Best way to seal galvanized stock tank leaks?greenspun.com : LUSENET : Countryside : One Thread
At auction last year, we bought a large oval tank, but it has some small pin hole leaks and LOTS of rust inside. Otherwise, it's in great shape. Currently we are just using it to catch runoff from the barn roof, then using that to water trees. However, I would like to be able to eliminate the rust and coat the inside with something SAFE that would enable us to use the tank to water the horses if we needed it. Got to thinking about the post about using automobile undercoating spray, and wondered if it would work? I realize we would have to use a wire brush or something to remove as much rust as possible first, but anyone have any experience with these? Thanks, Jan
-- Jan in CO (Janice12@aol.com), February 21, 2001
I have no experience with patching a water tank. I have, however, patched a bathtub with automotive fiberglass filler. Sanded it down to remove the rough surface and it worked. Might be an inexpensive option.
-- Terri Perry (email@example.com), February 21, 2001.
JB Weld adhesive/sealer will work nicely. I have used it on everything from water buckets to engine blocks. The pack said some guy in Iowa developed it. Works wonders. You can buy it at Wal Mart.
-- Jay Blair in N. AL (firstname.lastname@example.org), February 21, 2001.
If the tank won't need to be moved it can easily be sealed with some concrete. Bentonite clay, which comes in bags, can also be used for sealing.
-- Notforprint (Not@thekeyboard.com), February 21, 2001.
I agree with with NotForPrint. Assuming you're not going to move the thing again, steel brush all the rust away, seal it, then either just use cement on the leaks; or better still use the tank as a form and cement-render the entire inside. If you're only patching the leaks (less satisfactory) then also treat the outside of them.
-- Don Armstrong (email@example.com), February 21, 2001.
A good emergency fix for something like this is to use a galvanized bolt, nut and large fender washers over rubber washers on both sides. Drill a clean hole where the leak is, place a fender washer and then a rubber washer over the bolt, insert in hole, and place other rubber washer, fender washer and nut on bolt and tighten down. You can usually find various rubber and plastic washers at your local true value or ace hardware store.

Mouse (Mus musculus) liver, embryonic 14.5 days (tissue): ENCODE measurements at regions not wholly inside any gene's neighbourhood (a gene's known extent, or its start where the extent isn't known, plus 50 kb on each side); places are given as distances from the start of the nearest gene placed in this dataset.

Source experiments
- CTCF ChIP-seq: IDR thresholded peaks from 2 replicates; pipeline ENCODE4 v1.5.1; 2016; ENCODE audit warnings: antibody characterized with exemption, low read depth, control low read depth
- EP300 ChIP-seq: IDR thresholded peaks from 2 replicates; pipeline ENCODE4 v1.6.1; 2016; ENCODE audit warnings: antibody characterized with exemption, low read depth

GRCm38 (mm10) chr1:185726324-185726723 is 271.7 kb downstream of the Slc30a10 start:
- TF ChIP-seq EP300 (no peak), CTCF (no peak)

-- Skip Walton (firstname.lastname@example.org), February 21, 2001.
== JB Weld adhesive/sealer will work nicely. ==
Don't know why I read this thread, but I'm glad I did! My pet hog's swimming (lounging?) pool is an 8 foot round, one foot high galvanized tank. I keep hoping it never leaks, but I know the day will come along. Thanks for the tip, Jay.
-- ~Rogo (email@example.com), February 21, 2001.
JB Weld or just about any two part epoxy will work fine on the pinholes. If you use the undercoating just wire brush it real good and maybe get some of the rust inhibiter stuff and apply it to the rust before the undercoating. I also think it'd be a good idea to bite the bullet and get 3M undercoating. Its a little more expensive but it seems to last alot longer.
-- john leake (firstname.lastname@example.org), February 22, 2001.
Thanks for all the possible solutions! Unfortunately, cementing the tank isn't an option, in case we re-configure the corrals or decide to move and want to take the tanks with us. I'll contact the manufacturer of the undercoating and see if they will tell me anything as far as it leaching out toxins that might harm the livestock. Probably not, after it is cured, but want to be safe. Thanks again, everyone! Jan
-- Jan in CO (Janice12@aol.com), February 22, 2001.
Just saw the thread. We've fixed ours with silicon caulking sealer or metal roof cement.
-- Stacia in OK (email@example.com), February 23, 2001.
The JB Weld is a great idea. A fiberglass kit for $11.00 will do the whole bottom of the tank I'd imagine. There is also a food safe paint for galvanized tanks, pails etc. I've seen it advertised in maple syup equipment catalogs. If your concerned about some type of leaching you could use this over your patching material.
-- Peter (in NY) (firstname.lastname@example.org), February 25, 2001.